I am humbled by your visit to my website.
tree turtle (always spelled lowercase even at the beginning of a sentence) is my legal name and my Buddhist Upāsikā ordination vow name. I write, publish, and edit under my other name, Cleis Abeni. My pronouns are she/her. Click here to learn more about my names.
I am a Black American woman who loves to read, write, edit, teach, and work benevolently for others.
Ever since I met her while studying at the Beauvoir summer program at the National Cathedral in 1979 as a youth, I have revered the late civil rights leader, Pauli Murray, and modeled aspects of my lifework after her.
If you are encountering me through this website or through my work as a nonprofit executive, teacher, or healer, please call me Miss turtle or Miss tree. If we are friends, then feel free to call me by my first name, tree.
My purpose in life is to live compassionately and contemplatively for peace, healing, and justice.
Currently, I am the Director (CEO) of the Baltimore Wisdom Project (BWP) and the Co-Director (Co-CEO) of Wisdom Projects, Inc., the larger 501(c)(3) nonprofit organization within which the BWP is one of two divisions (along with the Chicago Wisdom Project).
I am also a longtime professional editor and writer.
Along with editing, writing, and teaching, I have worked on staff (including as an executive leader) at several nonprofit organizations to uplift their communications, operations, and fundraising.
I have a clinical background in health and wellness. I was a formerly licensed nurse and a formerly licensed social worker. I was also a peer/community counselor, a former substance abuse counselor, a certified specialist in conflict transformation, and a multifaceted healer with a certificate in trauma-informed care. As a nurse and/or a health navigator, I worked mostly on night shifts at DC General, Maryland General, Providence Hospital, the Walter P. Carter Center, FutureCare, Hahnemann Hospital, St. Joseph's Hospital, and the Ohio Hospital For Psychiatry.
Since 1985 (over 30 years), I've worked with children, youth, adults, and families to prevent violence and elevate wellness. As a peacemaker, I apply trauma-sensitive and disability-aware principles and practices of restorative justice, conflict transformation, de-escalation, and social and emotional learning to all of the work that I do.
Mindfulness is also one of my foremost vehicles for individual and collective holistic transformation. At the core of my contemplative practice is daily meditative breathing practice, insight meditation, and loving-kindness meditation. I am trained in a variety of contemplative traditions of meditation and mindful movement, including
I also trained deeply in restorative justice practices with Ms. Ruth Revels, a Lumbee elder, and other Native peoples.
I believe firmly that our prosperity is fueled by our care and support of others. My life was formed and enriched by the mentoring and/or teaching of the following people:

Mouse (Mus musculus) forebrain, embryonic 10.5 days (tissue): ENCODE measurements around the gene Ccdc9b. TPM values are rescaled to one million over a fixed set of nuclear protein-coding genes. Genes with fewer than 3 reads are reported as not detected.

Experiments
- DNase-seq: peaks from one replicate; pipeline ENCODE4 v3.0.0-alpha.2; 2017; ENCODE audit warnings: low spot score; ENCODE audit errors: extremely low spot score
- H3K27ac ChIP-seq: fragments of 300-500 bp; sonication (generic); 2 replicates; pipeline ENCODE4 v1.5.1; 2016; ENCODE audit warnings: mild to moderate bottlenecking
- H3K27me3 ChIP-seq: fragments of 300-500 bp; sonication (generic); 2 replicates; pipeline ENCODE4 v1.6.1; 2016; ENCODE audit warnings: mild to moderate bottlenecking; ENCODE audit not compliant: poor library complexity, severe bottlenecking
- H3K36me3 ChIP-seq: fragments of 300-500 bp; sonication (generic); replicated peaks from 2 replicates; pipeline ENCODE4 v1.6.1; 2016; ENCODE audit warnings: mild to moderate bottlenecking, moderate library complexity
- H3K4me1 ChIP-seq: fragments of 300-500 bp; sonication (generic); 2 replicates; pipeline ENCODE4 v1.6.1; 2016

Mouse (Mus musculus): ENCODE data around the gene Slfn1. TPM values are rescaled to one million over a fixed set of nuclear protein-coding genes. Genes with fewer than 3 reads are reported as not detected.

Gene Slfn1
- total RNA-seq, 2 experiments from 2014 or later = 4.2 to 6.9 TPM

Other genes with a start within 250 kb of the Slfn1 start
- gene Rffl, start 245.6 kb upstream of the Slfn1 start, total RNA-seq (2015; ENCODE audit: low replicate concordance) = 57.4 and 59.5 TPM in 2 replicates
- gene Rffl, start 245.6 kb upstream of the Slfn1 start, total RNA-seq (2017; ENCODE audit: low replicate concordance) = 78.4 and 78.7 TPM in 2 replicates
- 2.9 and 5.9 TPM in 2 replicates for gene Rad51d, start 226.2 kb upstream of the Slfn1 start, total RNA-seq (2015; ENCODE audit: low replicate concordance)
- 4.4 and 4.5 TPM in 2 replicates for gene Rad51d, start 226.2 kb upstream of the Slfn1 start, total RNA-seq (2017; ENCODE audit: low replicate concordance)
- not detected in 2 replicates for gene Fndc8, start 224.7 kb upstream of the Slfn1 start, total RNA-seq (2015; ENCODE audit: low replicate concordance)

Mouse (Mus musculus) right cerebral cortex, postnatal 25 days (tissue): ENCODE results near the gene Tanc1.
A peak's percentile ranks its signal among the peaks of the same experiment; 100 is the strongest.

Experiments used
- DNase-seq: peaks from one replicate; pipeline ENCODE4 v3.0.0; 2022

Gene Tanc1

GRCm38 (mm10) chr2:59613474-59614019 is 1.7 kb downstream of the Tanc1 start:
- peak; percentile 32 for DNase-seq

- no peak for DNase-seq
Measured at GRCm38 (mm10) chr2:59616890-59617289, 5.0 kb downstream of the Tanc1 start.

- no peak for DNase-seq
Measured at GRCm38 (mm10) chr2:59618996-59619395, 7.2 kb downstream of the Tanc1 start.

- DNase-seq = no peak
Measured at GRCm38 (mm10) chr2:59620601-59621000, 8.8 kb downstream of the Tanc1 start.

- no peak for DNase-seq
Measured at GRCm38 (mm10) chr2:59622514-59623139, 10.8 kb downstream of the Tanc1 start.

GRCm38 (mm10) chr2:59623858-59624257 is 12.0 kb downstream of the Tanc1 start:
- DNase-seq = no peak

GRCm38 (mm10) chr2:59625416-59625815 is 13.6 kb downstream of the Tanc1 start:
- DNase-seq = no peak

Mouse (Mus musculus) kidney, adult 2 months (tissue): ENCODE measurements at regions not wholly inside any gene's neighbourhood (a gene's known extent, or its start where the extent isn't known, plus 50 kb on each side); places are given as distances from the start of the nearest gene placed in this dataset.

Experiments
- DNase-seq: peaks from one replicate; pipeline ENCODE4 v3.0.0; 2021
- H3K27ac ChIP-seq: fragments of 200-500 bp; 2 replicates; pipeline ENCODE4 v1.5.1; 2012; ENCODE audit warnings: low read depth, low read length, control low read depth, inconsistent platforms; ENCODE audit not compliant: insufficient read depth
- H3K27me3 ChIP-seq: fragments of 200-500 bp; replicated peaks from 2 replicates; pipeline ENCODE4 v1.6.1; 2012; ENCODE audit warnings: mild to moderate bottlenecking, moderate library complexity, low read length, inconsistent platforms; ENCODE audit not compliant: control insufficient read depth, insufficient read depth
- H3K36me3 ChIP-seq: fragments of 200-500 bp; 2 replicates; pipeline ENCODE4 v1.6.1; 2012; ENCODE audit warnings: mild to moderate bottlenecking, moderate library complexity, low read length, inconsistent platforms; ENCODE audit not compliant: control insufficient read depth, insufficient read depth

For all of my life—even during my late childhood—I have been interested in three main themes:
Writing, editing, teaching, creating media messaging, public speaking, as well as organizing for peace and justice are my tools to uplift people.
I am a former foster child and homeless child who was also blessed to attend private schools for short periods. As a child, I was diagnosed autistic and hyperlexic. Like many autistic people, I sometimes stim, especially when I am exhausted. I am a survivor of multiple forms of violence. My firsthand experiences inform my lifelong work on the impact of disability, violence, homelessness, trauma, and poverty on youth and adults.
Storytelling—written, visualized, spoken, and physicalized—is my lifelong method to realize a caring, inquisitive and reflective world.
A longtime grant-writer and fundraiser, I have helped uplift the strategic communications, operations, and fundraising of such nonprofit organizations as the Rev. Vernon Dobson group within BUILD—Baltimoreans United In Leadership Development; the Institute for Survey Research; Sybil Music & Dance; Many Voices; the Bethune Museum and Archives; the Shakespeare Theatre; and the writing center at Goucher College (where she earned an interdisciplinary BA in English, Peace Studies, Philosophy and Religion, and Theater Arts).
I hold the following advanced degrees: a MA in science writing and poetry from Johns Hopkins University; and an MFA in Interdisciplinary Arts, Education, and Dance (with a specialization in mindful movement) from the Ohio State University where my main advisors were Professors Vera Maletic, Odette Blum, and Angelika Gerbes.
At OSU, under Dr. Maletic's direction, I was the first person in the world to notate and analyze two movement forms: (1) The 52 Blocks, an African American martial arts form, and (2) Voguing, an African American and Latina/o LGBT dance tradition. In my movement documentation and analysis, I used Labanotation, Motif Description, and Effort-Shape Analysis to document how the dancing embodied different ideas of community and personhood.
Under Dr. Gerbes' direction, I wrote a thesis on the humanist idea of community in the choreography of Doris Humphrey for which I received the Selma Jeanne Cohen Award from the Society of Dance History Scholars. I also researched improvisation in African American vernacular dancing and created an evening-length showcase of structured improvisations featuring multiple Black social dance traditions from the Lindy Hop to BBoy/BGirl.
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